<https://www.rfc-editor.org/info/rfc7556>.

   [RFC8028]  Baker, F. and B. Carpenter, "First-Hop Router Selection by
              Hosts in a Multi-Prefix Network", RFC 8028,
              DOI 10.17487/RFC8028, November 2016,
              <https://www.rfc-editor.org/info/rfc8028>.

   [RFC8106]  Jeong, J., Park, S., Beloeil, L., and S. Madanapalli,
              "IPv6 Router Advertisement Options for DNS Configuration",
              RFC 8106, DOI 10.17487/RFC8106, March 2017,
              <https://www.rfc-editor.org/info/rfc8106>.

Appendix A.  Changelog

   Note to RFC Editors: Remove this section before publication.

A.1.  Version 00

   Initial version of the draft.  Edited by Basile Bruneau + Eric Vyncke
   and based on Basile's work.

A.2.  Version 01

   Major rewrite intended to focus on the the retained solution based on
   corridors, online, and WG discussions.  Edited by Pierre Pfister.
   The following list only includes major changes.

      PvD ID is an FQDN retrieved using a single RA option.  This option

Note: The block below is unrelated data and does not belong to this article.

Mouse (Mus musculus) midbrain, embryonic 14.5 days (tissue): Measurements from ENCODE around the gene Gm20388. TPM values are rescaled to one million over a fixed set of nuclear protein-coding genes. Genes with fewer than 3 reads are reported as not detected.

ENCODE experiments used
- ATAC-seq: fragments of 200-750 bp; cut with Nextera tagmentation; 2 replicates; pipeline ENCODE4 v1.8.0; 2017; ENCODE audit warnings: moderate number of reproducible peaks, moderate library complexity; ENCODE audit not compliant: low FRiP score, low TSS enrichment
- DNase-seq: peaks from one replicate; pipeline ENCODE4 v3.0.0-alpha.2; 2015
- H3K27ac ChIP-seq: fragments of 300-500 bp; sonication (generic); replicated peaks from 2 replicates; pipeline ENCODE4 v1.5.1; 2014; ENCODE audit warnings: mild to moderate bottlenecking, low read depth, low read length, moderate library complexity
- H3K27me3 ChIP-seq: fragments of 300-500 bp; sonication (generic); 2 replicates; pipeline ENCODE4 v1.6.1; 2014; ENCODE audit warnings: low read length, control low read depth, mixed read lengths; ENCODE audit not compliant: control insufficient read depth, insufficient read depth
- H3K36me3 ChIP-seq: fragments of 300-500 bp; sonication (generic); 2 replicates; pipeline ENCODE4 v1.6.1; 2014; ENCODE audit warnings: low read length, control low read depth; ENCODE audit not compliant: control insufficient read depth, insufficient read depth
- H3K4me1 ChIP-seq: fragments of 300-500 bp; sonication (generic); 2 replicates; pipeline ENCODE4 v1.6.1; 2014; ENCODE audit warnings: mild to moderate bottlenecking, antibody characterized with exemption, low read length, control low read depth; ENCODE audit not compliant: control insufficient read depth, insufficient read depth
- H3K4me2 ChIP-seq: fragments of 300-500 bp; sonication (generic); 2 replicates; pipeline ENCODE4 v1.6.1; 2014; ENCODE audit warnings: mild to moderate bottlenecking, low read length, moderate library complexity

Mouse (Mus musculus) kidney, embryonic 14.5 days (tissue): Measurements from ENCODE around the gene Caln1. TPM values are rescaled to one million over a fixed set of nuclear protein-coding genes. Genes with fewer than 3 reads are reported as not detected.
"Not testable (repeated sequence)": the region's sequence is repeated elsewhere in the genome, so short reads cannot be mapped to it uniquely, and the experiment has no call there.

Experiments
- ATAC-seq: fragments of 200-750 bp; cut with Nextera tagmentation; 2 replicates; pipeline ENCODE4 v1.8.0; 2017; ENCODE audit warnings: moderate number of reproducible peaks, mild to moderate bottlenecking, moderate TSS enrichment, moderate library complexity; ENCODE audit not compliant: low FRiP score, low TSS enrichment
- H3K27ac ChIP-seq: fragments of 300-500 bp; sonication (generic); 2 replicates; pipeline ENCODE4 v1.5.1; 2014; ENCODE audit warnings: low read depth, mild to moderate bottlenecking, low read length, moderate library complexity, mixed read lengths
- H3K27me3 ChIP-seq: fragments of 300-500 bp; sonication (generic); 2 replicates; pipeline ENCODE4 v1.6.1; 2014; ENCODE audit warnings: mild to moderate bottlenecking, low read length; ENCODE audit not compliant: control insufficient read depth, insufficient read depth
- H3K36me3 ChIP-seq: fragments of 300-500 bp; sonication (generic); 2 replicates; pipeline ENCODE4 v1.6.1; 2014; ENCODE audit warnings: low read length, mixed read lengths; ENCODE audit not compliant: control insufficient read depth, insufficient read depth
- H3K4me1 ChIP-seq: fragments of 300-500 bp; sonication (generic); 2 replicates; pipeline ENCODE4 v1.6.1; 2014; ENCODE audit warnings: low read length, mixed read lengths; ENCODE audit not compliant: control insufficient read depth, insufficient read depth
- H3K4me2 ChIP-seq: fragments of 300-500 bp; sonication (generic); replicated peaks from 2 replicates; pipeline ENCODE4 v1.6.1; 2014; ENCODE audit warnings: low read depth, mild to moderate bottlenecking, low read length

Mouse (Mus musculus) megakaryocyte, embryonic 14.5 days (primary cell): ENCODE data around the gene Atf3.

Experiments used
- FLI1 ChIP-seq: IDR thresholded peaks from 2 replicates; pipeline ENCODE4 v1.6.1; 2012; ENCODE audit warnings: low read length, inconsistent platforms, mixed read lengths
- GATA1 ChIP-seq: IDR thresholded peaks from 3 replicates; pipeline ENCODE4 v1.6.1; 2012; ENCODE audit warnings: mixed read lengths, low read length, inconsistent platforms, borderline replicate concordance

contains a sequence number for push-based updates, a new H-flag,
      and a L-flag in order to link the PvD with the IPv4 DHCP server.

      A lifetime is included in the PvD ID option.

      Detailed Hosts and Routers specifications.

      Additional Information is retrieved using HTTP-over-TLS when the
      PvD ID Option H-flag is set.  Retrieving the object is optional.

      The PvD Additional Information object includes a validity date.

      DNS-based approach is removed as well as the DNS-based encoding of
      the PvD Additional Information.

      Major cut in the list of proposed JSON keys.  This document may be
      extended later if need be.

      Monetary discussion is moved to the appendix.

      Clarification about the 'prefixes' contained in the additional
      information.

      Clarification about the processing of DHCPv6.

A.3.  Version 02

      The FQDN is now encoded with ASCII format (instead of DNS binary)
      in the RA option.